If this world had unlimited resources, it would make sense to be completely outraged and bitter if your cause is going unnoticed.  Right now, the United States government is being very slow to recognize autism in our society.  I could fixate on this and see only what is not being done.  But what is being done?  A lot of money is going to other causes…to combat poverty, illness, violence.  Right now, the voice of autism awareness is not doing its job.  We are not making our cause visual, concise, and strong.  So it is hard to listen to us.  Part of this is because the autism spectrum is so varied and the members of its unique perspective have trouble speaking for themselves.  Instead of focusing on being bitter, I need to focus on learning how to do my job better and I need to understand that there are a lot of other mothers and advocates in Washington, D.C. right now who are asking for help with cancer, blindness, poverty, abuse, and a lot of other serious issues.  I would rather the government fix its spending problem than have it commit more than it can afford to every cause that asks.  My son would be better off in a stable economy than a broken one…even if that means shouldering more weight myself.  Carrying a 100 lb load for 2 miles is much better than carrying a 50 lb load for 200 miles.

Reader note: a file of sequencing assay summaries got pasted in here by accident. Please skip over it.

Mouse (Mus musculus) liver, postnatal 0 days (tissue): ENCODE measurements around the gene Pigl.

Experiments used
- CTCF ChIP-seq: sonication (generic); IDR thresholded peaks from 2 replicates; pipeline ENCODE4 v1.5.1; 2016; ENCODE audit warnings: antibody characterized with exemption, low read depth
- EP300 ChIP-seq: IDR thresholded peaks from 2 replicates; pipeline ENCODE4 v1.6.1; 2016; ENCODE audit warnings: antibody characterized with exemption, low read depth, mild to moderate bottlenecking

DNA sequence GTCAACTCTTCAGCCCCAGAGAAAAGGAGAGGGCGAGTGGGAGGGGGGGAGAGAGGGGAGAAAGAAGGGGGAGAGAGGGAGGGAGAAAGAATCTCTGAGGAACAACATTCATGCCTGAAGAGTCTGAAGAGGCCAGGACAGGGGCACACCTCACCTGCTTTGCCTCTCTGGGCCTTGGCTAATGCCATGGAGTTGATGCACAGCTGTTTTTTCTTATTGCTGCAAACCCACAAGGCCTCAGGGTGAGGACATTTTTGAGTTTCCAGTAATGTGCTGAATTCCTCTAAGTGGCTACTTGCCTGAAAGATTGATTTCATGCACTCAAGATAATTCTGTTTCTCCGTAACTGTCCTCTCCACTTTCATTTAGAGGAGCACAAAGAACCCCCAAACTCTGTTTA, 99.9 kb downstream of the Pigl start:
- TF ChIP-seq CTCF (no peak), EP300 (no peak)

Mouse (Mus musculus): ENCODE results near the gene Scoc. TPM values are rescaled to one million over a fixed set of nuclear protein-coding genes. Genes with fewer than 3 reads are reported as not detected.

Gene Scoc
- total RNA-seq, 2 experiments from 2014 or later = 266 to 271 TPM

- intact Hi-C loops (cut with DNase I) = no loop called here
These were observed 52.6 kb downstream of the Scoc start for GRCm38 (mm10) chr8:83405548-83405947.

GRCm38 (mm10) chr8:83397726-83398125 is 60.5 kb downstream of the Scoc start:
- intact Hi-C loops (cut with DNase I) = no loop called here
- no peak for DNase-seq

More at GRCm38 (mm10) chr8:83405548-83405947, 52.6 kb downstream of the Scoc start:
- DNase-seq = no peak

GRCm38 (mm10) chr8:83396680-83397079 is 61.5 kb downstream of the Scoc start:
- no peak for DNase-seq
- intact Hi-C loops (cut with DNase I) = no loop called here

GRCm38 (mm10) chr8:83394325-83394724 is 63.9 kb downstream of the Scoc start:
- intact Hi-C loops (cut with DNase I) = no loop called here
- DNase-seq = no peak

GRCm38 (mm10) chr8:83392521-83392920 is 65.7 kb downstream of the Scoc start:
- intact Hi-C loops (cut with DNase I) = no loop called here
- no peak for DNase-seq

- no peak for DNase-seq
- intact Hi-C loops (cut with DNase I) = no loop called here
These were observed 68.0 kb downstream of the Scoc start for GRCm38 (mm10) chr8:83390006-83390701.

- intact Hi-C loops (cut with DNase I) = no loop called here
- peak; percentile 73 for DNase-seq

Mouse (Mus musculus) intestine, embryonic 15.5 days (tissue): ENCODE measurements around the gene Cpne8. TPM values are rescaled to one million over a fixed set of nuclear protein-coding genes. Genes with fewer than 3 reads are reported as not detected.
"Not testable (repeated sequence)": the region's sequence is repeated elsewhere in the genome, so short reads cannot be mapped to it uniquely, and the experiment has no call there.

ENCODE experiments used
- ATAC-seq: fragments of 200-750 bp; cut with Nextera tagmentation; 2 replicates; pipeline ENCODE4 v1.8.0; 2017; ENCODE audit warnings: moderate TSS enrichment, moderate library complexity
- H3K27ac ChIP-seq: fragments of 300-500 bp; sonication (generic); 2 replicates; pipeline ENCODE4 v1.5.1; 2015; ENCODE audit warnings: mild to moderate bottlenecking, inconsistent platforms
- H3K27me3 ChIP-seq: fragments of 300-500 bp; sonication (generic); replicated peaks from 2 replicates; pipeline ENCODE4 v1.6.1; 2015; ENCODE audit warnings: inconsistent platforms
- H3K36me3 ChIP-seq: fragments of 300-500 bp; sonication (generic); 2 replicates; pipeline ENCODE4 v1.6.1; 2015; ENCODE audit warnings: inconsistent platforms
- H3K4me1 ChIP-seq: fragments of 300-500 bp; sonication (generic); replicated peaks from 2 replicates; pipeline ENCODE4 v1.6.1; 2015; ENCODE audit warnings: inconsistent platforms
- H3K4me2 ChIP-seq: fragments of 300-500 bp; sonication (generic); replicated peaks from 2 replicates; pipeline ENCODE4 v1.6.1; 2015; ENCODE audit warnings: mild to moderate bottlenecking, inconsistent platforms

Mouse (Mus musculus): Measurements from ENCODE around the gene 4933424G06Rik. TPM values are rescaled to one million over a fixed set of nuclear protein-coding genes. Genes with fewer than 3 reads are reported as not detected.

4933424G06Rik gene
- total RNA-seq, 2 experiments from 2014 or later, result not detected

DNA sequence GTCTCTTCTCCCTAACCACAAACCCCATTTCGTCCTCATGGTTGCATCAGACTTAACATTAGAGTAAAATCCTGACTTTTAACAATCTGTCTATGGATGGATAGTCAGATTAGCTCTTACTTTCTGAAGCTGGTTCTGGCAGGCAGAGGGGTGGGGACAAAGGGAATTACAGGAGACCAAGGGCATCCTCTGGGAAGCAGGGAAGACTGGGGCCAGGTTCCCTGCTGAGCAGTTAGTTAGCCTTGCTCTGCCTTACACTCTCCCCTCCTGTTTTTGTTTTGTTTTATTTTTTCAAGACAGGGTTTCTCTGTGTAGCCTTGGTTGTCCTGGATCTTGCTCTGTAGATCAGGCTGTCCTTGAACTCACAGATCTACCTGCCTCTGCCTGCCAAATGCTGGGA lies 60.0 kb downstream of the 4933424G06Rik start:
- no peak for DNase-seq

If you are bitter, you lose your authority and your power.

What happens to the person who only spouts bitterness?  No one listens.  This person becomes the one that people stop inviting to dinners.  Their Facebook posts are quickly scrolled past.  No one really cares about their perspective anymore.

It is impossible to motivate people with bitterness.  Bitterness tastes disgusting, it is hopeless, and it never offers a solution.  People don’t want to put money, time, or effort into something if they don’t believe they will see a result.  That means solid goals, game plans, and a positive belief that change is on the way.  If you are too busy focusing on what is missing from autism awareness, you cannot offer people the good of autism awareness.  The image you cast is dark and negative and ugly.  If you really believed that autism awareness is worthy of people’s sacrifice, you have to show them your dream that is bright and positive and beautiful.

Unless you have contributed to every cause that the people in your life care about, put the bitter pill down, baby – you haven’t earned it.